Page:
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Sure Start Consultation Petition

Friday, July 1, 2016
GMB Calls For Sure Start Consultation As Councils Face Financial Crisis

The UK government needs to recognise the great work that sure start children's centres do to give children the best possible start in life says GMB

GMB has backed a petition calling on the government to begin an urgent consultation on the future of Sure Start centres as council funding is slashed. The petition will run for 6 months until 3rd December 2016. (See notes to editors for a link to the petition).

The Sure Start initiative was originally announced in 1998 with the aim of improving education, childcare, health and family support to ensure children have the best possible start in life. There are currently 2,677 Sure Start children’s centres in England with a further 705 sites open to families that provide Sure Start services.

In 2014, David Cameron made a commitment that no Sure start centres would close but that they would start a consultation process with regards to the programme’s future.

Colin Greer, GMB regional organiser, said “The UK government needs to recognise the great work that sure start children's centres do to give children the best possible start in life.

It’s time these brutal budget cuts were reversed to make sure we’re there for the people who need help the most

GMB support this petition for consultation on Sure Start centres to ensure our children’s futures are protected.”

End

Contact: Colin Greer on 07974249745 or GMB press office on 07970 863411 or 07739 182691

Notes to editors

1 Link to the Sure Start consultation petition

https://petition.parliament.uk/petitions/131852

2 Information on Sure Start Children’s centres

What happens in the first months and years in the life of a child will affect their social and emotional development, their educational attainment, their health and their future employment opportunities.

Overwhelming international evidence has shown the importance of these months and years in the development of a child’s brain. Early intervention, a set of policies supporting and enhancing parenting by building the social and emotional foundations children will need to reach their full potential, is pivotal in any strategy to assist vulnerable families and reduce poverty. Furthermore, acting early on in a child’s life will have significant economic benefits for the entire society. These will come in the form of reduced crime rates, higher educational attainment and future earnings, and a lower strain on the health care system. Sure Start Children’s Centres were set up by the Labour Government in the late ‘90s to support young children and their families in the most disadvantaged areas by providing early education, childcare, healthcare and family support services. Today over one million families regularly benefit from the support of Sure Start Centres. Studies conducted over the years by the National Evaluation of Sure Start have demonstrated their effectiveness over six outcomes:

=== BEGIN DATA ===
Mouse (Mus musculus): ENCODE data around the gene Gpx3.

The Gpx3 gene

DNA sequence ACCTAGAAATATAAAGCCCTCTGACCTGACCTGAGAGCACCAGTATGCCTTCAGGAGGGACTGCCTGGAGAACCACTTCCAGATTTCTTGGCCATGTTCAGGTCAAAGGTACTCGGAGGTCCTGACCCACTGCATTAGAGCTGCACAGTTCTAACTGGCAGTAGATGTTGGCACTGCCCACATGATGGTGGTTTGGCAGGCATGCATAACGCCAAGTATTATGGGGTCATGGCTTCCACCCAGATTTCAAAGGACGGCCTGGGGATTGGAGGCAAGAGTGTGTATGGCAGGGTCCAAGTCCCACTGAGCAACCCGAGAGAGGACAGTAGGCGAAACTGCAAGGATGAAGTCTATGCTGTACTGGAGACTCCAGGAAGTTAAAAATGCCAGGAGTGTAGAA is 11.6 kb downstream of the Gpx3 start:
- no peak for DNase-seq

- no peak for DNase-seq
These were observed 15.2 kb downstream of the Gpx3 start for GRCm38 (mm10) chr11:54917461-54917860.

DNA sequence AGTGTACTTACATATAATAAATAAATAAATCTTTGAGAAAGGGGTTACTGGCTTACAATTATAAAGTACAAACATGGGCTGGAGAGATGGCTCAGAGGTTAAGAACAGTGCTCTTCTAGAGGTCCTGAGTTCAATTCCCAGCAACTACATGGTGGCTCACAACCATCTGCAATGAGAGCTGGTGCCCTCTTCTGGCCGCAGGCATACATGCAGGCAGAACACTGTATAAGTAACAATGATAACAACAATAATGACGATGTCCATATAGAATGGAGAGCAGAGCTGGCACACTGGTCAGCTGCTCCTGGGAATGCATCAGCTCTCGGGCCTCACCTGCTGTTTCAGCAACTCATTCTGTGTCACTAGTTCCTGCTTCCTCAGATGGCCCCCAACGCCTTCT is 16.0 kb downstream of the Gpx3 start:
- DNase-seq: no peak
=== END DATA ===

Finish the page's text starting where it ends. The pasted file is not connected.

- Sure Start Programmes and Centres improve parenting.

- Children in Sure Start areas exhibit better health.

- Parents provide more cognitively stimulating and less chaotic home learning environments.

- Children in Sure Start areas show better social behaviour.

- Sure Start Centres are effective in supporting disadvantaged families, with mothers reporting better levels of life satisfaction and families being more likely to move from worklessness into work.

- The effectiveness of Sure Start Centres has improved over time with increasingly better home learning environments, greater changes in positive life satisfaction for mothers and a greater decrease in workless household status.

Sure Start Children’s Centres have become community hubs and the demand for their services remains constantly high. Yet, the Centres have suffered severe cuts in their budgets, leading to hundreds of Centres being forced to close, merge with other Centres or stop providing fundamental services, such as childcare.

Early Intervention

The earliest months and years of life lay the foundations for a child’s future. What happens during these months and years will significantly impact the social and emotional development of children, their educational attainment, their health and their future employment opportunities and earnings.

As recent studies have demonstrated Early Intervention, The Next Steps, 2011, when babies are born only 25 per cent of their brain is fully developed. In the next 36 months their brain will rapidly reach 80 per cent of its development.